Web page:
It may not have been quite that simple, as a number of the co-sponsors of that permanent ban voted against the proposal when the bill . In the end, the Democrats who previously put up a fight were willing to accept a longer extension of the ban.
"I am confident that the final product is good legislation that is pro-consumer, pro-innovation, and pro-technology," said Rep. John Conyers (D-Ill.), who led consideration of the House's four-year extension bill and previously.
Republicans in both chambers have vowed to continue pushing for a permanent ban on Internet access taxes.
"Today's vote is a temporary win for all Americans," said Rep. Lamar Smith (R-Texas). "The taxman has been delayed for seven more years. But he will come again. And when he does, I hope Congress will be prepared to make the Internet tax ban permanent."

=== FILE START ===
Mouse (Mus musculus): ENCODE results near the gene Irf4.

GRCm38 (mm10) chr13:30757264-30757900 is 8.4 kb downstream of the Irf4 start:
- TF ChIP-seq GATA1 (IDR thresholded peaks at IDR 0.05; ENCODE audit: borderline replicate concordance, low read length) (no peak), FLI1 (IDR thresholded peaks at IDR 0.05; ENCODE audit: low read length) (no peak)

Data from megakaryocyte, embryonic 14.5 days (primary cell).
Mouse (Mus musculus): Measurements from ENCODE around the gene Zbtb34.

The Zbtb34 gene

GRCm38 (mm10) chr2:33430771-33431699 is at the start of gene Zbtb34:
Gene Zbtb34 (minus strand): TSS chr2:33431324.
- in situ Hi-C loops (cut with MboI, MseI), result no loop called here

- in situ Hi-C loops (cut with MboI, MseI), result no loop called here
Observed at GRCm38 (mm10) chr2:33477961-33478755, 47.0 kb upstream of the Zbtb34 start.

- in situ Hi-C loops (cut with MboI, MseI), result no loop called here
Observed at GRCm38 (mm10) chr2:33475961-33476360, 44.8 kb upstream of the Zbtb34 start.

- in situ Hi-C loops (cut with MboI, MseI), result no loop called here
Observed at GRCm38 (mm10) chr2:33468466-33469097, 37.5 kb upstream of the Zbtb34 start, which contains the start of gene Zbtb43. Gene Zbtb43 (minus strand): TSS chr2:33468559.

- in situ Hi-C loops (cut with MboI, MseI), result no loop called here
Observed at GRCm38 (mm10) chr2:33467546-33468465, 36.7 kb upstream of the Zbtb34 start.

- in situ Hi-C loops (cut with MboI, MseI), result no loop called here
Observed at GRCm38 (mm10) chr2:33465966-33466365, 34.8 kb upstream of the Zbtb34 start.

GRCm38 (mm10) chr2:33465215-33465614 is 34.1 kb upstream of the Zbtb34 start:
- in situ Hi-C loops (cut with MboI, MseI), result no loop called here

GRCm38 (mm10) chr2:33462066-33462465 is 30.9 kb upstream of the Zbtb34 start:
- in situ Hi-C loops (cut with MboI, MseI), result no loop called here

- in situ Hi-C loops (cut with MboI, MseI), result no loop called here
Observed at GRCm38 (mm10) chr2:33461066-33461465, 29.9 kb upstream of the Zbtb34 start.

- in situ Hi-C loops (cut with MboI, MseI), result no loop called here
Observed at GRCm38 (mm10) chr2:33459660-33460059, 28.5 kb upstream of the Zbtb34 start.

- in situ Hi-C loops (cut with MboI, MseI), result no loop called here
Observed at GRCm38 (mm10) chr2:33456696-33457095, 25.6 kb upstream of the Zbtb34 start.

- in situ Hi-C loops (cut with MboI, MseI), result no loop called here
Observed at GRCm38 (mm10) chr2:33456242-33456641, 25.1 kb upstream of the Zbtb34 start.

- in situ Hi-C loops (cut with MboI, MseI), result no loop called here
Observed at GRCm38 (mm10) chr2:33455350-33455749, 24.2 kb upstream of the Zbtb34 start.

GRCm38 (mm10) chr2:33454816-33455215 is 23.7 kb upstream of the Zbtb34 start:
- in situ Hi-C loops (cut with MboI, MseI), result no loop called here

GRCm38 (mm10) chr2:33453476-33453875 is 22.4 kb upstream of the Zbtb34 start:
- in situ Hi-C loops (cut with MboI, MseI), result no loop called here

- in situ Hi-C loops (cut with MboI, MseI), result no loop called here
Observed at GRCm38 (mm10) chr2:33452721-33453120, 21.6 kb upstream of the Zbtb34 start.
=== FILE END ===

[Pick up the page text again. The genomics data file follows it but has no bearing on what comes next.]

The bill's approval drew accolades from telephone, cable, and Internet companies.
"This extension is a great bipartisan victory that will benefit millions of consumers and businesses," said Broderick Johnson, chairman of the Don't Tax Our Web Coalition, whose members range from Amazon.com and Google to Verizon Communications and T-Mobile USA . "Continuing the ban on Internet taxes will ensure that the gateway to the Internet remains tax-free in the vast majority of states and local jurisdictions."
State and local officials also greeted the bill's approval with praise. National Governors Association lobbyist David Quam said his organization would have preferred to see a four-year extension, but he said the bill "reflects a lot of our priorities." Namely, it's temporary, it "modernizes" the definition of what cannot be taxed (a reference to the provisions clarifying that VoIP and TV services transmitted over the Internet can be taxed), and it preserves the protections allowing states to keep their old taxes, he said.
"Overall," Quam told CNET News.com after the vote, "we've got a reasonable compromise."